Head Hunters Tracking Best Expat Executive Talent

Companies are stepping up their head hunts for the best executive talent as the world’s leading economies pull clear of recession.

The number of companies searching for managers and executives has increased by 4% in the past year, according to the latest data from the Association of Executive Search Consultants (AESC).

The news will cheer expats looking for overseas placements as the news heralds a reversal in the downward trend over recent years.

Companies across the globe are hunting talent – with only Central and South America showing a drop of 1.6% in the second quarter of 2014.

The two sectors showing strong growth were industrial companies and those in life sciences and healthcare.

Work life balance

Industrial firms looking for new staff soared by 15%, while life science and healthcare companies returned a 6% increase.

AESC president Peter Felix said: “Demand for executives is improving and shows companies especially in North America and Europe are ready to search for the best talent to nurture growth and strategic development.

“We hope to see this trend improve as economic growth and the rivalry for best talent increase.”

In a separate survey, AESC revealed senior managers are working longer hours but are happier with their work life balance.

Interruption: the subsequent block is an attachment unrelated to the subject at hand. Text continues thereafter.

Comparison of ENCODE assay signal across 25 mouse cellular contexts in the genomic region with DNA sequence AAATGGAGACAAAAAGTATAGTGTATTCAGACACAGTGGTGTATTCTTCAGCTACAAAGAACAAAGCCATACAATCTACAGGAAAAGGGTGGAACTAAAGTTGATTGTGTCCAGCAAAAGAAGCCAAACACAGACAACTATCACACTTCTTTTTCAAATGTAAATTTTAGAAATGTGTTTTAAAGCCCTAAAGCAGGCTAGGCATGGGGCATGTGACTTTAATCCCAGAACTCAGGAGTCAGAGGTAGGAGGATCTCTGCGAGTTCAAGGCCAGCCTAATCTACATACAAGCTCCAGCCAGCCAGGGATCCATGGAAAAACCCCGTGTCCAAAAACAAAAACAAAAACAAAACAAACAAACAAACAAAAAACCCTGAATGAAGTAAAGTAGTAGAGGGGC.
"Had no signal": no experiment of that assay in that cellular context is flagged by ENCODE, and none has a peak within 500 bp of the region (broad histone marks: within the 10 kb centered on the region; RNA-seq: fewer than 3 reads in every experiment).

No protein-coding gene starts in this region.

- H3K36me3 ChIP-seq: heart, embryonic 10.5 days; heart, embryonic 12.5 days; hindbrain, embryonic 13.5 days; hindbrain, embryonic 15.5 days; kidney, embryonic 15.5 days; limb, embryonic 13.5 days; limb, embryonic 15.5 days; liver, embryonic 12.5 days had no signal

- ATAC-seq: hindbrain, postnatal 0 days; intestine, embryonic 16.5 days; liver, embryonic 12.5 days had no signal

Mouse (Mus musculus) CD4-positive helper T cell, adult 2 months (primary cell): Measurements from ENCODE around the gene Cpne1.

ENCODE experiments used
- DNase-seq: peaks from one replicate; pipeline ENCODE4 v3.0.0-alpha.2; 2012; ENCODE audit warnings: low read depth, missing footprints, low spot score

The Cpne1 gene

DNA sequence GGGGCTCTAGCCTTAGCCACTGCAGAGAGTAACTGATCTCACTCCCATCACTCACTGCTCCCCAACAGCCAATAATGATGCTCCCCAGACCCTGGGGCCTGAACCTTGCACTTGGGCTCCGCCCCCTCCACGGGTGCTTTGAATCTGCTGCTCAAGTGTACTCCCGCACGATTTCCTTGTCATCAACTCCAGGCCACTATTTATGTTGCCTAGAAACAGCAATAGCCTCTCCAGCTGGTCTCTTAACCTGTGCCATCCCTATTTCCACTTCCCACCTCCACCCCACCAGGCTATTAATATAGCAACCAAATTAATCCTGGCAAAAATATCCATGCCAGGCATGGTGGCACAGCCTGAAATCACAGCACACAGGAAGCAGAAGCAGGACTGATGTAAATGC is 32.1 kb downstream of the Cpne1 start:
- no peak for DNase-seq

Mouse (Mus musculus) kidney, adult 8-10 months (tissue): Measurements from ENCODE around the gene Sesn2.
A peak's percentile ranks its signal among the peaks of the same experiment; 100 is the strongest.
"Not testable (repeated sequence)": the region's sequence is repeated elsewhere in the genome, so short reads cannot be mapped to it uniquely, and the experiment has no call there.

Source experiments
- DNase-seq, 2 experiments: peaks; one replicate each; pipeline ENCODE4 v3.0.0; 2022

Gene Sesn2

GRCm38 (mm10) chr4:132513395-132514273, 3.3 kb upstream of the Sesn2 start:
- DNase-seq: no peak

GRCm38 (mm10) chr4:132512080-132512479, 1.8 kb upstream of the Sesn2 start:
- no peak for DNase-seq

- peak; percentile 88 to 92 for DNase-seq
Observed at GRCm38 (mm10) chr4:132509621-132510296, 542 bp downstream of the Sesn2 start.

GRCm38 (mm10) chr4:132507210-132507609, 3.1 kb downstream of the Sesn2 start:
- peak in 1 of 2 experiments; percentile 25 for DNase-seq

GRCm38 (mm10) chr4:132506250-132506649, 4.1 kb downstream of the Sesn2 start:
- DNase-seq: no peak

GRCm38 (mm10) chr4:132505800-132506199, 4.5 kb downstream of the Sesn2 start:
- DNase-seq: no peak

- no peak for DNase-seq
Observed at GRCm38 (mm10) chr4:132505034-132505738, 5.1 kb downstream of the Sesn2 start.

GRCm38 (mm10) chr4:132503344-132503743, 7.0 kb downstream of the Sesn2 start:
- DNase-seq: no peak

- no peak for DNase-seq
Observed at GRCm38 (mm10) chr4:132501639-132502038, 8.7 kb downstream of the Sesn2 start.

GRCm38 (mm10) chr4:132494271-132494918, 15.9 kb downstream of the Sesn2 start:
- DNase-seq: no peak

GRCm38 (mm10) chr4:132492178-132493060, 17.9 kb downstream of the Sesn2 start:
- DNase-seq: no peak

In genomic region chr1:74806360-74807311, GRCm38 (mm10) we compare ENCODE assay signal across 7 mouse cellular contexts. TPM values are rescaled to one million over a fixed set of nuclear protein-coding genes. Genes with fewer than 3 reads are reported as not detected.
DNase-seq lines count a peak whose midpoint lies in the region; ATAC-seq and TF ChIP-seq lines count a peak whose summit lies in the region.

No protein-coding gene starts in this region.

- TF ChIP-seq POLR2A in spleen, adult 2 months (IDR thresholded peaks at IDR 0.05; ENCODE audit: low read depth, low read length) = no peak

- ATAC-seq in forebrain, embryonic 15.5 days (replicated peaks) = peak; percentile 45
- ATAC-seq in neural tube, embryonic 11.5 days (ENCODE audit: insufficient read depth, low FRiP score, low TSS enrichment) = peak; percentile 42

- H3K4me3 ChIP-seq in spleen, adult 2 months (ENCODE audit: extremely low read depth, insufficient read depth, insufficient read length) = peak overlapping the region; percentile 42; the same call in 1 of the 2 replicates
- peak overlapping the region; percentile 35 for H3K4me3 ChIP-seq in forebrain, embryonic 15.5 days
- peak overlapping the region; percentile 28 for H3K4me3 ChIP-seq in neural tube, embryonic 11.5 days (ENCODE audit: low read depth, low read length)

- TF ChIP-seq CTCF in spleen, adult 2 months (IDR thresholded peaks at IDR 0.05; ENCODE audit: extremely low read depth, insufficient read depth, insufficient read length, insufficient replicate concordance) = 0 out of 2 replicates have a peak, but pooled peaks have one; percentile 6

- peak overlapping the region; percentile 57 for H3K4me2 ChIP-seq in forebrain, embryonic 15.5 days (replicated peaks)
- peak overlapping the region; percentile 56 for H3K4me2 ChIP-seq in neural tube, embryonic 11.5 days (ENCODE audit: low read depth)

Nearly four out of 10 executives work at least 60 hours a week. The average is 58.5 hours, but 52% said they were satisfied with their work life balance.

The report also disclosed 81% of executives consider their work-life balance when considering a job offer and almost a third would turn down a post if they thought the role would affect their out-of-work lifestyle.

Flexible working

More than a quarter (28%) would also reject a well-paid job offer if they believed the role would negatively impact their work life balance.

“Senior executives are obviously trying to find the best role that suits their lifestyle even if that means taking less money,” said Felix.

“They say technology is important in considering whether to take a job, because remote working helps improve their work life balance while keeping them in touch with what is going on back in the office.”

Felix argues that companies need to re-evaluate their working practices to attract the best talent rather than just think about the salary package.

“The world of management is changing. The financial services sector is already moving towards more flexible working and other sectors need to follow their lead if they want the best executives to work for them.”


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